Four young TMNP conservation students, Princess Jacobs, Byron Jansen, Sibulelo Cetywayo and Richardt Smith are working on an exciting range of projects that reflect the richness of the natural environment of the Silvermine section of TMNP.
Their projects include Rock Hyrax food preferences, water quality of the Noordhoek wetlands, the status of the endangered Marsh Mimetes and the number of Kurper (fish) in the Silvermine Dam and were chosen from a range of topics which TMNP management need information about to improve biodiversity management of the park.
Princess‘s research is aimed at understanding some of the requirements of a healthy Rock Hyrax (Dassies) population at Silvermine. The interest in the Dassie population in Silvermine is fueled by a dream to re-establish a healthy Black Eagle population within the TMNP. As dassies are preferred food of Black Eagles, their abundance has implications for the number of Black Eagles that TMNP can sustain. There used to be 7 breeding pairs of Black Eagles in the Cape Peninsula. Currently, only 1 pair nest on the cliffs overlooking Chapman’s Peak Drive. Princess did a comparative study with a rock hyrax population in Cape Point to establish whether the food choice and habits of the Silvermine group was typical or not!! She explained that the Dassies are quite shy and so it is not easy for her to determine how many animals there are in Silvermine. She estimates that there are at least 7 animals near the Chapman’s Peak area. Princess suggested that members of the public and WESSA `Friends’ could help TMNP researchers determine the number of animals by taking photos of them whenever anyone sees a Dassie and to send the photos, number of dassie seen, location and date to email@example.com In this way they will be able to identify individuals and count how many animals are resident in the area.
Byron searched for, mapped and studied populations of Mimetes hirtus or the Marsh Mimetes at Silvermine. The Marsh Mimetes is listed as vulnerable (IUCN red data listing of 2009). Mimetes populations outside the TMNP boundaries have been severely impacted by alien vegetation and urban development. It is an attractive fynbos shrub in need of protective management to ensure its conservation. The value of work by students such as Byron is highlighted by three important findings. He found a population of previously unrecorded Mimetes Hirtus within Silvermine which will now be plotted on the Protea Atlas and monitored. Secondly, he recorded damage to a vulnerable group of Mimetes which is being trampled by hikers as it is too close to a footpath and made recommendations about the protection of these particular plants.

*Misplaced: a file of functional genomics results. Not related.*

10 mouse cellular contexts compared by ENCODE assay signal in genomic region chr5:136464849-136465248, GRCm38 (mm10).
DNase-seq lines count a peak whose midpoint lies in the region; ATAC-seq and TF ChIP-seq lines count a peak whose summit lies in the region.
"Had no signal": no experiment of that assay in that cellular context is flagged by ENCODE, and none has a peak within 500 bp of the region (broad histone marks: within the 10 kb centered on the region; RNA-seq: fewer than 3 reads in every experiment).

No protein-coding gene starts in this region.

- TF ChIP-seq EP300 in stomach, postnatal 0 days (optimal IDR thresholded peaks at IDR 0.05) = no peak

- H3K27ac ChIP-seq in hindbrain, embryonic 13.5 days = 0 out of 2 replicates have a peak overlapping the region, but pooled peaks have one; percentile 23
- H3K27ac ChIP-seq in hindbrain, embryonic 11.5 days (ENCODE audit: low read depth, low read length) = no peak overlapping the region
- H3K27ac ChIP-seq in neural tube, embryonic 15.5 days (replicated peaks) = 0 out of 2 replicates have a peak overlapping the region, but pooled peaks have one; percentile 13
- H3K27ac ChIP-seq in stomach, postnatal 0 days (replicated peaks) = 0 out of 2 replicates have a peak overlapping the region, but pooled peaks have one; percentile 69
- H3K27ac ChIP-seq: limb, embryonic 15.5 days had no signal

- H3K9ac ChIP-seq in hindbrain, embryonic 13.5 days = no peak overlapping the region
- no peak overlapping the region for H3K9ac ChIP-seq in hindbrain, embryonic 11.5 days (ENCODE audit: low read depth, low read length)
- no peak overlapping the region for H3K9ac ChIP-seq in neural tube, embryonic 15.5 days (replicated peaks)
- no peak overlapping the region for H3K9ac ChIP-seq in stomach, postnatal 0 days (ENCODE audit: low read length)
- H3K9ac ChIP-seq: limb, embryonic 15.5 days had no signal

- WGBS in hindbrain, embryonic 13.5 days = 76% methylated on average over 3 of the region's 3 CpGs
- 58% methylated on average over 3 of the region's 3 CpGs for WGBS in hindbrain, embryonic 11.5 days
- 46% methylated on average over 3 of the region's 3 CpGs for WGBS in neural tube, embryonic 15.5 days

Thirdly, Byron also compared populations of Mimetes in Silvermine with populations at Cape Point and the findings proved the value of fire for the rejuvenation of fynbos species. The Cape Point plants had been affected by fire in 2007 and as a result of less competition from mature vegetation, 30% of the Mimetes population sampled were seedlings – a good recruitment rate. In Silvermine, where Mimetes are competing with a thicket of other marshland species, such as Berzilia, only 9 to10% of the population are seedlings indicating a weak recruitment rate.
Richardt combined his love for fishing with an important conservation project. And the fact that he could not tell us what Kurper taste like convinced us that he put conservation first. Anyone who has visited Silvermine Dam will be aware of the energetic coppery fish that explode the surface as soon as anything edible is dropped onto the water. Richardt set out to determine the size of the Kurper population in the Silvermine Dam. A roundish fish of about 20cm in length, they are endemic to the Western Cape, but their numbers have declined because of predation of the young by exotic bass in other parts of the W Cape. The Kurper were probably in the Silvermine River before the dam was built. Since the construction of the dam, they have thrived and have an estimated population of anything upward of 1800 to 3500 fish. The size of the Kurper population in the dam is surprisingly high, and Richard recommends that further research be undertaken to understand the implications of this.
Sibulelo studied the water quality of Wildevoel Vlei, Papkuilsvlei and San Michell Furrow. Concerns about the water quality of the Noordhoek / Kommetjie wetland system have been growing along with the urbanization of these areas. Sibulelo collected water samples from a number of sampling stations which he sent off for chemical analysis and ecoli tests. He concluded that these water bodies are at an acceptable level of water quality but require continuous monitoring as this may change with seasons. Sibulelo recommended that a study of the invertebrates, which are biological indicators of the health of water bodies needs to be done to compare these with the chemical tests for a more complete picture.
It is heartening to see young people taking a professional interest in conservation. We wish Princess, Byron, Sibu and Richardt well for the completion of their studies – and hope that businesses and organizations will look to employing them so that we can grow the number of conservation management professionals in the country to undertake all the work that is required.